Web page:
Recently, I took part in an Oxford-style debate in Chicago, in which the proposition under consideration was that "Entrepreneurs are born, not trained." It was the classic nature versus nurture type of heated argument between two pairs of seasoned executives and serial entrepreneurs. And truth be told, I think that each of the advocates in the debate (except maybe my debate partner, Amy Wilkinson) could have easily argued in favor of or against either side of the proposition. Amy herself was pretty hardcore on our side of the argument (we were the "trained" or "built" team), and she had some pretty strong ammunition, including her recent research.
In fact, the entire event was informed and influenced by Amy's participation, since she (after five years of interviewing dozens of hugely-successful company founders) had just published a new book on entrepreneurs called The Creator's Code. It's a must read for anyone who wants to understand what it takes to survive and succeed in the startup world. Amy's book identifies and describes a cluster of distinct abilities that will sound very familiar to any serious entrepreneur, but it also makes the interesting assertion that real break-through success depends on the presence of not some of these talents and capabilities, but ALL of them at the same time and in the same person. Her research shows that every one of the six essential skills that she had identified were present in each and every one of the male and female entrepreneurs in her study.
The underlying study basically focused on the founders of companies that had reached $100 million or more in revenue over a five-year period. Every one of the founders she spent time with is a household name today, but these people wouldn't call themselves overnight successes. Nor would they say that they achieved their successes alone. In fact, one of the six essential skills is the ability to network and draw talent and resources to your ideas. These narratives are all about striving, persistence, passion, and even patience, which is something we rarely talk about in this context, but it's invaluable to understand that you should never confuse a clear view of where you're headed with the time or distance that it will take to get there or how difficult the journey will be.
Amy's research also demonstrated that the more times these individuals exercised these abilities and the more businesses they created over time, the better they got each time at the process and the higher the likelihood that they would again be massively successful. Perhaps the prime poster boy (and serial entrepreneur) in the book is Elon Musk for obvious reasons, although, as she noted, nothing was sure or obvious (except his raw intelligence) when he started. In fact, Elon Musk faced the abyss multiple times in several of his most successful ventures, but he never stopped believing. By his own admission, he taught himself a great deal about a number of different industries and, throughout his journey, he learned immense amounts from each and every bump in the road. The bottom line of Amy's research and the most compelling conclusion was that all of these critical tools and techniques can be learned, honed, and improved upon throughout anyone's career and over successive instances of starting new businesses.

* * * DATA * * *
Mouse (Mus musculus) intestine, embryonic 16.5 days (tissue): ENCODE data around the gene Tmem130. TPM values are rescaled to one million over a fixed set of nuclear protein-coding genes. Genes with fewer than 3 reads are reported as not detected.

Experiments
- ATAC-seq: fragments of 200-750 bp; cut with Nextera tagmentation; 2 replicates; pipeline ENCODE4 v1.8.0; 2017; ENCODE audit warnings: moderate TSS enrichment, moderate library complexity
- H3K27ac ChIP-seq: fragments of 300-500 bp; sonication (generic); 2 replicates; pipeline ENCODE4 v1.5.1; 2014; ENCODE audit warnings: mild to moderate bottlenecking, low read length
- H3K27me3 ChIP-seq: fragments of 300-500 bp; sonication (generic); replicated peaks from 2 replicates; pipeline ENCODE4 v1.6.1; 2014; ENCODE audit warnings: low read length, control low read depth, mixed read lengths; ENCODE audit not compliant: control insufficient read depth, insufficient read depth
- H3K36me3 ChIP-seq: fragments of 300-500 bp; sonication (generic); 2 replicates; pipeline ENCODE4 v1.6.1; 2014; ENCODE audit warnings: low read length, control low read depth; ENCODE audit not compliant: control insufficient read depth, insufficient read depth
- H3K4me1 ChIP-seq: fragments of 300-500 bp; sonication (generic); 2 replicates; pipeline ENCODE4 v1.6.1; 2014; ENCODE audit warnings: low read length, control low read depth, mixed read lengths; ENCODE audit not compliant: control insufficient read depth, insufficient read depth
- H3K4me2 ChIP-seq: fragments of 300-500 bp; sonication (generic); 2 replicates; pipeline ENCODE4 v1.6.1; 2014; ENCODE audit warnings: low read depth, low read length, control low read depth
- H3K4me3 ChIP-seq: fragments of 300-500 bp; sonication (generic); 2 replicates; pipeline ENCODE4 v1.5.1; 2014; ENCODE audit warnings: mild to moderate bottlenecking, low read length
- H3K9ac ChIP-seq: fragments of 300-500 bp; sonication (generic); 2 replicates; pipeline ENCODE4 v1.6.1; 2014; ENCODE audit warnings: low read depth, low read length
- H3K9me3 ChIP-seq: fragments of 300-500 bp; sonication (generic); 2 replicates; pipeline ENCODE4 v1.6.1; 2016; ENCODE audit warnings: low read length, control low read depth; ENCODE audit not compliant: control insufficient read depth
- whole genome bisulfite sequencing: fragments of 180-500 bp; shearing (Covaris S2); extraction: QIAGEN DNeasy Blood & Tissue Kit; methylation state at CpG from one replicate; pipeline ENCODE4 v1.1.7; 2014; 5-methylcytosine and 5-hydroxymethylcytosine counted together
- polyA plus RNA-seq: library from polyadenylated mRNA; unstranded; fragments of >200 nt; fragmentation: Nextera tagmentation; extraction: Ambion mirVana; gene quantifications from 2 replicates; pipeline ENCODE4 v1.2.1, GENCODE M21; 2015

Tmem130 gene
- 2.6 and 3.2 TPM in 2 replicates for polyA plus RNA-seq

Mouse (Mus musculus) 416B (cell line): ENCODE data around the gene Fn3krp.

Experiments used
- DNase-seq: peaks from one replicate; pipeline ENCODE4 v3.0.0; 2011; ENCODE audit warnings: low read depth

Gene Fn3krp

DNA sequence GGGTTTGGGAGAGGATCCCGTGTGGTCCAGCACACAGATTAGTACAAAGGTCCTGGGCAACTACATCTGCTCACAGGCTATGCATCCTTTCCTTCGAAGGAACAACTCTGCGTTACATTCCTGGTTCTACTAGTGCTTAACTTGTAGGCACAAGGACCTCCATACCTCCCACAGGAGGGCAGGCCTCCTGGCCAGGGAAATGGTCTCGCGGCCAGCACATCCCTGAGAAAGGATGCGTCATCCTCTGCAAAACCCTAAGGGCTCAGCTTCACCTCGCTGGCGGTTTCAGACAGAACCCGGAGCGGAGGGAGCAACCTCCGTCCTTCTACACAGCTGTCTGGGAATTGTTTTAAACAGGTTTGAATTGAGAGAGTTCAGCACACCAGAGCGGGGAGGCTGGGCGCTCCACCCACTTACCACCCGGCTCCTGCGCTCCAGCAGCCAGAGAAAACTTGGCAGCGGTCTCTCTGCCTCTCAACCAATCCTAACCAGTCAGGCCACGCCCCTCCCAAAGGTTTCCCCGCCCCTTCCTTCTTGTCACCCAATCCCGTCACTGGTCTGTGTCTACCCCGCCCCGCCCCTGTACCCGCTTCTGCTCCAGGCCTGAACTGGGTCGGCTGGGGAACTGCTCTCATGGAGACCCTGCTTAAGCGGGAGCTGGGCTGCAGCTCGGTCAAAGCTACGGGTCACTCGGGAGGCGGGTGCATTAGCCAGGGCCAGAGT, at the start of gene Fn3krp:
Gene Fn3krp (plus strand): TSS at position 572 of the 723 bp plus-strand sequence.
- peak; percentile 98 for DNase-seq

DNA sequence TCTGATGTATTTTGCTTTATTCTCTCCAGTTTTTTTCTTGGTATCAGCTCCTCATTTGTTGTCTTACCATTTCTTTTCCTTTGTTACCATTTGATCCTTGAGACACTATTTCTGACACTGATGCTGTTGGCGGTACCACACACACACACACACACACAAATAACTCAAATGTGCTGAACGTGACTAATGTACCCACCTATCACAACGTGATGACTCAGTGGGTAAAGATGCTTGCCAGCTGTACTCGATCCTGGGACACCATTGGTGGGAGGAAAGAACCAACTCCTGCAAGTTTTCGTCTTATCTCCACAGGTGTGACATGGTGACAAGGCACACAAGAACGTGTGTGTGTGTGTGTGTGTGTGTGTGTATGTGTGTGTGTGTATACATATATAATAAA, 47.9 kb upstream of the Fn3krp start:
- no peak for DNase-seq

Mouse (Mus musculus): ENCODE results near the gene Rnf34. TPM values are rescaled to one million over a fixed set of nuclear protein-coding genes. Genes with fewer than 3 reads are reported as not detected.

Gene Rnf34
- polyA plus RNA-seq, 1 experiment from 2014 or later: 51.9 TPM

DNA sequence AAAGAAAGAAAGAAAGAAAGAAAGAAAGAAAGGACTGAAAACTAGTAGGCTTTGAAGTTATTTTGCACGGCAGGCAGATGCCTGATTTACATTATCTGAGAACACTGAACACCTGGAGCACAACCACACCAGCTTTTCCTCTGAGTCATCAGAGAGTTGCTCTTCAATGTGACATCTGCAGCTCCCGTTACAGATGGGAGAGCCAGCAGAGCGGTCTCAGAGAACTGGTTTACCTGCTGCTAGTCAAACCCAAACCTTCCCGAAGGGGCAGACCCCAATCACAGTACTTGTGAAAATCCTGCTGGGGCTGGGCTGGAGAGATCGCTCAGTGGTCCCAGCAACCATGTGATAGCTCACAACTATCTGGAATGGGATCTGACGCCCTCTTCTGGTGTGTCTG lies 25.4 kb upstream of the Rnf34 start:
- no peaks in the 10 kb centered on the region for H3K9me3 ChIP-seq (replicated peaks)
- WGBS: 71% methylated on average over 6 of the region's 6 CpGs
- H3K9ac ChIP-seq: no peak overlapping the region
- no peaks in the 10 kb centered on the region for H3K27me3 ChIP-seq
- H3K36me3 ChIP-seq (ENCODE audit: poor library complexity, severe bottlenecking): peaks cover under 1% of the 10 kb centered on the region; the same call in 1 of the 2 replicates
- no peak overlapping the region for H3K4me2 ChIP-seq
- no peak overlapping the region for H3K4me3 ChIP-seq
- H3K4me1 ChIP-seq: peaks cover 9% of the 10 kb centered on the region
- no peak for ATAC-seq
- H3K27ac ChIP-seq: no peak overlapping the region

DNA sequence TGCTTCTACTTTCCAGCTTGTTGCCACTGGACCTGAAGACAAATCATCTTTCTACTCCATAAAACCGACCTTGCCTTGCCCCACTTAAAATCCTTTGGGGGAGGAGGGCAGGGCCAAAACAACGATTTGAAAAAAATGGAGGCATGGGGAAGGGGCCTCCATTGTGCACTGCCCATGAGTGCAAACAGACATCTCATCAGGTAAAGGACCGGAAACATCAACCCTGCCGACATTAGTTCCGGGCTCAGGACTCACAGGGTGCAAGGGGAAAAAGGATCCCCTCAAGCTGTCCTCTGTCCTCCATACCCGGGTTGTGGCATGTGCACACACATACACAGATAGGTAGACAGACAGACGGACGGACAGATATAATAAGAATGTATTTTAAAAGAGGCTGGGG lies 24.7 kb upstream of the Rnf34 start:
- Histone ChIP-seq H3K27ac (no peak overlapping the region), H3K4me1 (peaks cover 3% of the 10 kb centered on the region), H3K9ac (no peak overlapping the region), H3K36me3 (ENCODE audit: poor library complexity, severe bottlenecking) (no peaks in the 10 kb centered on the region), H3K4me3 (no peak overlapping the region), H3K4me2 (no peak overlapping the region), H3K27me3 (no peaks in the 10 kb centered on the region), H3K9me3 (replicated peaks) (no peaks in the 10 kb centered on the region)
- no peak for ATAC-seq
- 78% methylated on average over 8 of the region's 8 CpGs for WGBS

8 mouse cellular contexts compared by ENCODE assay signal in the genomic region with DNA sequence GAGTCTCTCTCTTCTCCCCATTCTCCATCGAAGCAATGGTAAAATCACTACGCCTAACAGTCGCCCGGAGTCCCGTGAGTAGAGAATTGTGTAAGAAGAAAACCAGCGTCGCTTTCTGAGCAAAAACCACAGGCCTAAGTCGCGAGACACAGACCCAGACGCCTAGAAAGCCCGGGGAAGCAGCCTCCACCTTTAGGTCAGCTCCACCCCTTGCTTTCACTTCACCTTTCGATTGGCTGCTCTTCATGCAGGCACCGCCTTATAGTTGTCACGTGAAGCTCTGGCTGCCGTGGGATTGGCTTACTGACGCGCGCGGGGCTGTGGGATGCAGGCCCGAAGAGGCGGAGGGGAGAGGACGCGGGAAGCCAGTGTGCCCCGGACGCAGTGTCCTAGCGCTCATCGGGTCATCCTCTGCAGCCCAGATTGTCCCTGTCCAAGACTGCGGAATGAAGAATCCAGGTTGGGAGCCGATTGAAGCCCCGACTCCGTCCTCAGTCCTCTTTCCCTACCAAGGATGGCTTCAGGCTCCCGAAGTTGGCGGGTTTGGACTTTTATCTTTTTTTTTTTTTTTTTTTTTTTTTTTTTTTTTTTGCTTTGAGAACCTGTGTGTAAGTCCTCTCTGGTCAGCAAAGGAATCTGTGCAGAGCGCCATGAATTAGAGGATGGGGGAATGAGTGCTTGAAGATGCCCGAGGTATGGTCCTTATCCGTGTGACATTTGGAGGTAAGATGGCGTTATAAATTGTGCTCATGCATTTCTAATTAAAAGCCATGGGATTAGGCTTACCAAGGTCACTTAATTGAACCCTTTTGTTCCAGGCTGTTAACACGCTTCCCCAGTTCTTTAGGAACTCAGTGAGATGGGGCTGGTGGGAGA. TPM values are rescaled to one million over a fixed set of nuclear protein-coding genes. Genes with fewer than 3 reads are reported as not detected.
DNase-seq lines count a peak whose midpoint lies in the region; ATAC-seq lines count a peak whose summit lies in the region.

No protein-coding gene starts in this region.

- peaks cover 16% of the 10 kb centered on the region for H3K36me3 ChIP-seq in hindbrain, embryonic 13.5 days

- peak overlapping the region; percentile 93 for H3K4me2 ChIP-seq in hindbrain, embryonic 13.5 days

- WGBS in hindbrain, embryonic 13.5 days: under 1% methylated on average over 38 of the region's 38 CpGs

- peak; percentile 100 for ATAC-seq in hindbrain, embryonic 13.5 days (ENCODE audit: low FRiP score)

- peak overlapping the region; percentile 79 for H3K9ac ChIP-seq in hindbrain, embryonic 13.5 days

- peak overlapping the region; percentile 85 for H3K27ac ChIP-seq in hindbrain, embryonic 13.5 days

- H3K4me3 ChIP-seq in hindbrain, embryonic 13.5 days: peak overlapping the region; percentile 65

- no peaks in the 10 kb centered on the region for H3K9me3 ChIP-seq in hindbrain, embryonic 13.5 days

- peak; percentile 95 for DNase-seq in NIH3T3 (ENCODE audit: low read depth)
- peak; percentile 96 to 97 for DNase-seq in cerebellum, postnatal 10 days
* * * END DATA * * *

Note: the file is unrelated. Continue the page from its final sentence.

Note that I use the term "learned" rather than "taught." So many of the individuals in Amy's study were not classically trained in the areas of their ultimate triumphs. In fact, they were almost all more scrappy and "street smart" than "book smart" in the areas that really mattered to their eventual businesses. This distinction, of course, became a major bone of contention in the debate itself. Our view was that becoming an effective and successful entrepreneur was about experience, iteration, and learned craft (as well as a measure of good fortune) rather than some genetically-determined destiny that inescapably assured you of eventual success.
Our opponents immediately attempted to pigeonhole us in the academic world and repeatedly stressed that their view of the "training" under discussion was the type that could only take place in the narrowest confines of universities. We countered that they were attempting to make a distinction which made no real difference in the real world. Where and how you gained and developed the skills didn't matter--the point was that none of these talents appears fully-realized and ready to roll at birth or at the outset of anyone's careers.
As you might expect, there was a lot of loose talk about crazy people, college dropouts, about people happy to take insane risks, about fatal optimists, and about the absolute cream of the crop: those few super entrepreneurs whose names we all know and revere. But, when the dust settled, the thing that struck me at the end of the debate was that we are actually doing so many aspiring entrepreneurs a real disservice by focusing on the very few Michael Jordans of business (who may be amazing--or may just be the luckiest people alive at the right time and right place) rather than on the thousands of hard-working entrepreneurs, who can really learn and benefit the most from the important lessons Amy's book has to share.
Uber is a great story, but the real growth and expansion of new businesses and the creation of new jobs will come from the hundreds of businesses that apply the new lessons of the sharing economy and "Uberize" their own businesses and industries. Similarly, there will be Airbnb-ish solutions brought forward in many market sectors. All of these successes will be driven by individuals who master and intelligently apply the skills Amy describes in her book, not by the ones who think that the key to success is to emulate Travis Kalanick or Mark Zuckerberg by rocking a hoodie and then sitting by the roadside waiting for the lightning to strike.
Hope is not a strategy for success. Hard work, perseverance, and iteration are.